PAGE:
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Plot velocity vectors as cones in 3-D vector field


h = coneplot(...)


coneplot(X,Y,Z,U,V,W,Cx,Cy,Cz) plots velocity vectors as cones pointing in the direction of the velocity vector and having a length proportional to the magnitude of the velocity vector. X, Y, Z define the coordinates for the vector field. U, V, W define the vector field. These arrays must be the same size, monotonic, and represent a Cartesian, axis-aligned grid (such as the data produced by meshgrid). Cx, Cy, Cz define the location of the cones in the vector field. The section Specifying Starting Points for Stream Plots in Visualization Techniques provides more information on defining starting points.

coneplot(U,V,W,Cx,Cy,Cz) (omitting the X, Y, and Z arguments) assumes [X,Y,Z] = meshgrid(1:n,1:m,1:p), where [m,n,p]= size(U).

coneplot(...,s) automatically scales the cones to fit the graph and then stretches them by the scale factor s. If you do not specify a value for s, coneplot uses a value of 1. Use s = 0 to plot the cones without automatic scaling.

coneplot(...,color) interpolates the array color onto the vector field and then colors the cones according to the interpolated values. The size of the color array must be the same size as the U, V, W arrays. This option works only with cones (that is, not with the quiver option).

coneplot(...,'quiver') draws arrows instead of cones (see quiver3 for an illustration of a quiver plot).

coneplot(...,'method') specifies the interpolation method to use. method can be linear, cubic, or nearest. linear is the default. (See interp3 for a discussion of these interpolation methods.)

coneplot(X,Y,Z,U,V,W,'nointerp') does not interpolate the positions of the cones into the volume. The cones are drawn at positions defined by X, Y, Z and are oriented according to U, V, W. Arrays X, Y, Z, U, V, W must all be the same size.

coneplot(axes_handle,...) plots into the axes with the handle axes_handle instead of into the current axes (gca).

h = coneplot(...) returns the handle to the patch object used to draw the cones. You can use the set command to change the properties of the cones.

coneplot automatically scales the cones to fit the graph, while keeping them in proportion to the respective velocity vectors.


Plot the velocity vector cones for vector volume data representing the motion of air through a rectangular region of space:

Load the data. The winds data set contains six 3-D arrays: u, v, and w specify the vector components at each of the coordinates specified in x, y, and z. The coordinates define a lattice grid structure where the data is sampled within the volume. load wind.

load wind

Now establish the range of the data to place the slice planes and to specify where you want the cone plots (min, max):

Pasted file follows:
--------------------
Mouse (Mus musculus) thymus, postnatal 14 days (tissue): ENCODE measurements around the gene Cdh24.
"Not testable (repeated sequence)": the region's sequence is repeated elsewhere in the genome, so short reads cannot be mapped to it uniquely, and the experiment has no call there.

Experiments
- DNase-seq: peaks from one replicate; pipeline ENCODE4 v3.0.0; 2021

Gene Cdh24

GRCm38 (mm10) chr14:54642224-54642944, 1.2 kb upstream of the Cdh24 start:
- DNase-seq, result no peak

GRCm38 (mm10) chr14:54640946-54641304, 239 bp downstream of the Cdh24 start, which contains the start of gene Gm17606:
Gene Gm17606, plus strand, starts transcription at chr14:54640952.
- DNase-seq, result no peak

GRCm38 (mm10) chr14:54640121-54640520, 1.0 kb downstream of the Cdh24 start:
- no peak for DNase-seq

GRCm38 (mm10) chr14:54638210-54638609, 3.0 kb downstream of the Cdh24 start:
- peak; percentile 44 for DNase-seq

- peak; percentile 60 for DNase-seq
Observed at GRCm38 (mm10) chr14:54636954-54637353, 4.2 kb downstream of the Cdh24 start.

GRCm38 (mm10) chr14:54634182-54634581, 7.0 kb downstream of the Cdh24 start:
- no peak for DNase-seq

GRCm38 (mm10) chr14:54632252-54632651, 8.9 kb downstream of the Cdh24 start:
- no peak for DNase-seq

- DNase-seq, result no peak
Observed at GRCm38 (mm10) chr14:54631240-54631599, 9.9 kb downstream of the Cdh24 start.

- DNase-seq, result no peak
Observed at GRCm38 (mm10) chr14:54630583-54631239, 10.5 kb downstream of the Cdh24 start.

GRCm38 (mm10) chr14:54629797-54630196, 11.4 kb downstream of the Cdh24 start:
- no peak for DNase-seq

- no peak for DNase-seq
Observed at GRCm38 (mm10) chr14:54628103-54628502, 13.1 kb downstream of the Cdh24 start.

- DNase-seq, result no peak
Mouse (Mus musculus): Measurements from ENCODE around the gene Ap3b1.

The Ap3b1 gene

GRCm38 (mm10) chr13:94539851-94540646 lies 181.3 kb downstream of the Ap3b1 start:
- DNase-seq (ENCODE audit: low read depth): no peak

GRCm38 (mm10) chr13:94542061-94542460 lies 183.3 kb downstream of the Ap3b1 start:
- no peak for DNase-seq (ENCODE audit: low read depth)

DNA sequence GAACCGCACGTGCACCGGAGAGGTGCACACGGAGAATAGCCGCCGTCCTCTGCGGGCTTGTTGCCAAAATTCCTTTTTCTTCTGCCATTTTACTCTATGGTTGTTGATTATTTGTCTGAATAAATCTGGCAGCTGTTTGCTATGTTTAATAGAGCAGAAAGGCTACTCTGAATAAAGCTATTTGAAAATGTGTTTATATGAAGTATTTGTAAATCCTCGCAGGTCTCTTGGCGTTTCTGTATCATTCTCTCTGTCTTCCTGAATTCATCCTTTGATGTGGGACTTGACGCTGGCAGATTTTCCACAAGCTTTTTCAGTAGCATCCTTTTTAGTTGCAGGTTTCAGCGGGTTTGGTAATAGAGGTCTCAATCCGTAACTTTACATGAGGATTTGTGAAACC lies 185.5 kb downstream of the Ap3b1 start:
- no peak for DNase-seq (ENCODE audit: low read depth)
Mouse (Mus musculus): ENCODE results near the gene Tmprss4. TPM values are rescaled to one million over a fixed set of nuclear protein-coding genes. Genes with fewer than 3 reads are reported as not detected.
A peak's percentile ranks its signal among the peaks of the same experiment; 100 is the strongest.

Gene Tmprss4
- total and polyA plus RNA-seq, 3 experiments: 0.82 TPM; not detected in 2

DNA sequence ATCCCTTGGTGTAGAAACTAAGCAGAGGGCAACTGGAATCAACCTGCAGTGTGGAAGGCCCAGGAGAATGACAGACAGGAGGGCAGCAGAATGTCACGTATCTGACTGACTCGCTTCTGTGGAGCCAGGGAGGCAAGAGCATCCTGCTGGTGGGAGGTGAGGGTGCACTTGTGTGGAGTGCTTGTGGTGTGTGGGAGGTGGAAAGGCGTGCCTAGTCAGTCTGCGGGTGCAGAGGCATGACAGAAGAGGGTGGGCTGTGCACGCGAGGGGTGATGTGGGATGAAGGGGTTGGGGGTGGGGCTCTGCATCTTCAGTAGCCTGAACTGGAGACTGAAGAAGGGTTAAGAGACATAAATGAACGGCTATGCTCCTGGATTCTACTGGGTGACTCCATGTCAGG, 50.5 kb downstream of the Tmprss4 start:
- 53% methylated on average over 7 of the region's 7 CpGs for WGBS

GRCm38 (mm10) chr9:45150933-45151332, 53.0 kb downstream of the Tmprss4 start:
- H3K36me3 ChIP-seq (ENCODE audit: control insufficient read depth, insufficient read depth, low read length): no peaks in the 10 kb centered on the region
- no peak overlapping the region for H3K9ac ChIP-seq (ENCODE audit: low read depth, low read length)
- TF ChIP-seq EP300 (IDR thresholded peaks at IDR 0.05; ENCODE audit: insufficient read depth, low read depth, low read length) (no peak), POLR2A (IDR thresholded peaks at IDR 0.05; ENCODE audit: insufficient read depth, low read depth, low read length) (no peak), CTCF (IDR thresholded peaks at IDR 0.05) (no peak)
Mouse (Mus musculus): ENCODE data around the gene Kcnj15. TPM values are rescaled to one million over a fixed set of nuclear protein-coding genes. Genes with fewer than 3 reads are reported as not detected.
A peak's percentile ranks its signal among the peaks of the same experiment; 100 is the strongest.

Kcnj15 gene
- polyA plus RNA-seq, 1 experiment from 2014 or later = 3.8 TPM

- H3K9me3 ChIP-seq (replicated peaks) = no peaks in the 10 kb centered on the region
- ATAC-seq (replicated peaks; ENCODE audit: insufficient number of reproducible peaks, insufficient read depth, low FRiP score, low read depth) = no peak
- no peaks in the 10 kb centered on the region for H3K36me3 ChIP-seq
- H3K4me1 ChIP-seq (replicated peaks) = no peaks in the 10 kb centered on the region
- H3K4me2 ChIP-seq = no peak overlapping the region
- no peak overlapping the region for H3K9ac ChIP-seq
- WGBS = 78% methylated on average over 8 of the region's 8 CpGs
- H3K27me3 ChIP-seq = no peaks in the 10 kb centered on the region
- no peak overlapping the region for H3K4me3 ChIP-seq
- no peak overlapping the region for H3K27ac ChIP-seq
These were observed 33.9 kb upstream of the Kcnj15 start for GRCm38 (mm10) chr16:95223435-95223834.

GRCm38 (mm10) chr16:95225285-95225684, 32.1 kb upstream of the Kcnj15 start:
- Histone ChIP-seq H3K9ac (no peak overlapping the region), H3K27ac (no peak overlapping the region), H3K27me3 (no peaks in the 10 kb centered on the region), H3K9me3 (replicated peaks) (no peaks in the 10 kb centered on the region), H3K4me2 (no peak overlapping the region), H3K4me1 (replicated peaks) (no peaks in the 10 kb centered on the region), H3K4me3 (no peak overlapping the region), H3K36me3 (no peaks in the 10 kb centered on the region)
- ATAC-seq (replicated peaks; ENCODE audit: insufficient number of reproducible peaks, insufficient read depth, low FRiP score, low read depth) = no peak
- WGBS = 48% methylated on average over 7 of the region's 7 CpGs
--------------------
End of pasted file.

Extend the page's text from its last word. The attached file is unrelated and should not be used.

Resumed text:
xmin = min(x(:));
xmax = max(x(:));
ymin = min(y(:));
ymax = max(y(:));
zmin = min(z(:));

Use daspect to set the data aspect ratio of the axes before calling coneplot.


Decide where in data space you want to plot cones. This example selects the full range of x and y in eight steps and the range 3 to 15 in four steps in z using linspace and meshgrid.

xrange = linspace(xmin,xmax,8);
yrange = linspace(ymin,ymax,8);
zrange = 3:4:15;
[cx cy cz] = meshgrid(xrange,yrange,zrange);

Draw the cones, setting the scale factor to 5 to make the cones larger than the default size:

hcones = coneplot(x,y,z,u,v,w,cx,cy,cz,5);

Use the jet colormap:

colormap jet

Set the coloring of each cone using FaceColor and EdgeColor:


Calculate the magnitude of the vector field (which represents wind speed) to generate scalar data for the slice command:

hold on
wind_speed = sqrt(u.^2 + v.^2 + w.^2);

Create slice planes along the x-axis at xmin and xmax, along the y-axis at ymax, and along the z-axis at zmin:

hsurfaces = slice(x,y,z,wind_speed,[xmin,xmax],ymax,zmin);

Specify interpolated face color so the slice coloring indicates wind speed, and do not draw edges (hold, slice, FaceColor, EdgeColor):

hold off

Use the axis command to set the axis limits equal to the range of the data. axis tight. Orient the view to azimuth = 30 and elevation = 40. (rotate3d is a useful command for selecting the best view.)

view(30,40);axis off

Select perspective projection to provide a more realistic looking volume using camproj:

camproj perspective;

Zoom in on the scene a little to make the plot as large as possible using camzoom:


The light source affects both the slice planes (surfaces) and the cone plots (patches). However, you can set the lighting characteristics of each independently.

Add a light source to the right of the camera and use Gouraud lighting to give the cones and slice planes a smooth, three-dimensional appearance using camlight and lighting:

camlight right; lighting gouraud

Increase the value of the AmbientStrength property for each slice plane to improve the visibility of the dark blue colors:


Increase the value of the DiffuseStrength property of the cones to brighten particularly those cones not showing specular reflections:


See Also

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